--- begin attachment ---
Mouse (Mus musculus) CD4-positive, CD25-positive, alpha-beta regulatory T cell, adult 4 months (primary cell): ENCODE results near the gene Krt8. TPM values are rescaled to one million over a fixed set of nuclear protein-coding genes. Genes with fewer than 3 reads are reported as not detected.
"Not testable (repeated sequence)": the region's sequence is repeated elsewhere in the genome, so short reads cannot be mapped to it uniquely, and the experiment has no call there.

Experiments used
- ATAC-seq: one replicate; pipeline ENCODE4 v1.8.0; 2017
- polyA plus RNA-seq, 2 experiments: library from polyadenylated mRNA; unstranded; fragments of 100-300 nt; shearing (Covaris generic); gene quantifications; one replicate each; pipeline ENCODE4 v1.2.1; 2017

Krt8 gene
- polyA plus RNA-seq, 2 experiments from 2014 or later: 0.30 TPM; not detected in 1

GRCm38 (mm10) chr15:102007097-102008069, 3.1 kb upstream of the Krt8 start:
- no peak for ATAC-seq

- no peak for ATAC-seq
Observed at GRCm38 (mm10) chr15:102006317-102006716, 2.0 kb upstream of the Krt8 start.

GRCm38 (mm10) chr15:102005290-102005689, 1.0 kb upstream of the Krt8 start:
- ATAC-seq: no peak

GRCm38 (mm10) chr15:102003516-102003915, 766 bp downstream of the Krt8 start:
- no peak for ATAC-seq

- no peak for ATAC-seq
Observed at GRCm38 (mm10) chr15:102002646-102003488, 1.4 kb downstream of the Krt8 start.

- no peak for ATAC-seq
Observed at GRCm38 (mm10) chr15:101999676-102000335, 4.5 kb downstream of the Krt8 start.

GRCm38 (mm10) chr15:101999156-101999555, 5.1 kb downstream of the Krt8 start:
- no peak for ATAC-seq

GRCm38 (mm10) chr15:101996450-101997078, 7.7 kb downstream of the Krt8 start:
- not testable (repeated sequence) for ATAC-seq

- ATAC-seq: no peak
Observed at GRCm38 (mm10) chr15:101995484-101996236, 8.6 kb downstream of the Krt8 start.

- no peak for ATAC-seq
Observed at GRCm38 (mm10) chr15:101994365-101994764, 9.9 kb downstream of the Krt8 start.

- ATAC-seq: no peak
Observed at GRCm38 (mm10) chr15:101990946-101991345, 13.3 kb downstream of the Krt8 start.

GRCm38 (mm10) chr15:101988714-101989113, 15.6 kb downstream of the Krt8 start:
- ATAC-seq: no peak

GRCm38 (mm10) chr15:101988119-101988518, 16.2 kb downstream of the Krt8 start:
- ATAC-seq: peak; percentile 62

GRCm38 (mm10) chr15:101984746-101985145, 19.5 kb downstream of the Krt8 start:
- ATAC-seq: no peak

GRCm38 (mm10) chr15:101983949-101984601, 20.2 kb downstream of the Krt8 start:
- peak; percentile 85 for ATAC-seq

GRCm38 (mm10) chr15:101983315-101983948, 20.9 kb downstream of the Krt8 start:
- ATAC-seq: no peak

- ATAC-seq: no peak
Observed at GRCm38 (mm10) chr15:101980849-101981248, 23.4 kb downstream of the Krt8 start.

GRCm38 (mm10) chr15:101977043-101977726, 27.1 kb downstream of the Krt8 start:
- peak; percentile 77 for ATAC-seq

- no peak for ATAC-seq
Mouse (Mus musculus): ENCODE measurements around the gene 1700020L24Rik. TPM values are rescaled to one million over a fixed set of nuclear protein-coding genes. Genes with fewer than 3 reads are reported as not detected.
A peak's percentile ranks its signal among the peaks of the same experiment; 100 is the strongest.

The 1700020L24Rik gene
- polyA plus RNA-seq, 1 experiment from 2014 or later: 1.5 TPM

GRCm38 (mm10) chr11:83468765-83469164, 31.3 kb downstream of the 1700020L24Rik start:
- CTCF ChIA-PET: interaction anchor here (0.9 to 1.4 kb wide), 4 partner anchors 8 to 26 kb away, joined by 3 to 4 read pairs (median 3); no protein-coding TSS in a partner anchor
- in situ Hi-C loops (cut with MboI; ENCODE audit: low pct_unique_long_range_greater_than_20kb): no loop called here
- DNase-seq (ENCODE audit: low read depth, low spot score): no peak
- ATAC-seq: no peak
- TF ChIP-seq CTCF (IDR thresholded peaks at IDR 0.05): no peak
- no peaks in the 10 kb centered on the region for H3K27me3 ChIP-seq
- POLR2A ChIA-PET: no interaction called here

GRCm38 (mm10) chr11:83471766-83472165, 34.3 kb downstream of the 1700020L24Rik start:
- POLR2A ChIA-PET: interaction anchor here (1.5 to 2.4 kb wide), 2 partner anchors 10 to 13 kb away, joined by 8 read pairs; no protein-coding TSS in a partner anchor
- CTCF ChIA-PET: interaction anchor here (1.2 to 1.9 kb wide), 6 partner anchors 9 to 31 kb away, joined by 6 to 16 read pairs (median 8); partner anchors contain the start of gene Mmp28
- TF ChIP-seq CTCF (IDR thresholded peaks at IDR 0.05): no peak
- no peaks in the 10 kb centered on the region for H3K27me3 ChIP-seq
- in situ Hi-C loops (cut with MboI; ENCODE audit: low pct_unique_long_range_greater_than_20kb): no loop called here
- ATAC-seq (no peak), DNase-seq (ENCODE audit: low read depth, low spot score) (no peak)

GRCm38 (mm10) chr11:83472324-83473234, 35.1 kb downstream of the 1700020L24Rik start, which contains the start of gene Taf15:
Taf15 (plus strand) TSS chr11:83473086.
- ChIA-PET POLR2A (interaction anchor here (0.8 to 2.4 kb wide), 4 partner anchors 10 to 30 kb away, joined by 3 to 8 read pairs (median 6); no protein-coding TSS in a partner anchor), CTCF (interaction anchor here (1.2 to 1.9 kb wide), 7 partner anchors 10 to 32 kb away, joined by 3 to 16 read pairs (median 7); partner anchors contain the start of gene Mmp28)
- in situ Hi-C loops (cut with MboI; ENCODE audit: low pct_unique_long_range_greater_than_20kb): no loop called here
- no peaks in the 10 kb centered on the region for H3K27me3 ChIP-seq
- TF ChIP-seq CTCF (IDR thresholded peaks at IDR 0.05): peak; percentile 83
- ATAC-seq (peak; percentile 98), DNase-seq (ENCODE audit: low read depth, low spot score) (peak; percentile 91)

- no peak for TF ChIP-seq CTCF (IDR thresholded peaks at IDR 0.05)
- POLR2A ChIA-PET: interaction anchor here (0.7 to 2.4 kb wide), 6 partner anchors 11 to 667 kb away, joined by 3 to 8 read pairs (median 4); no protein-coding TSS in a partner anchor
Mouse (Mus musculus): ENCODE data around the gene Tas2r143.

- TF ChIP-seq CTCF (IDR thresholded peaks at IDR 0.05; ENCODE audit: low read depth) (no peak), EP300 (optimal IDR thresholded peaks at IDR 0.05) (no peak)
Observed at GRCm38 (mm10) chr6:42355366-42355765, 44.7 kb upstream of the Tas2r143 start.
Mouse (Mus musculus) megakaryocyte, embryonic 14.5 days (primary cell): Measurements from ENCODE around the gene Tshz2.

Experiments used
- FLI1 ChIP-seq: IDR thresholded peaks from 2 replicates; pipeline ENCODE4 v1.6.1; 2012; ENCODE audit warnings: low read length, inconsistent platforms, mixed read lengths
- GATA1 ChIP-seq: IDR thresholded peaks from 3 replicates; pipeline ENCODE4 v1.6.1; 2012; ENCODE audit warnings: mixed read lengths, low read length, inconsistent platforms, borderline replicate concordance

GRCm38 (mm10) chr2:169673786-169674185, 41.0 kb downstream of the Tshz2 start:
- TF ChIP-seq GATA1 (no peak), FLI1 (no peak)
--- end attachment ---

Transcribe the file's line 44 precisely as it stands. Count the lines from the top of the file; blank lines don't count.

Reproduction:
- no peak for ATAC-seq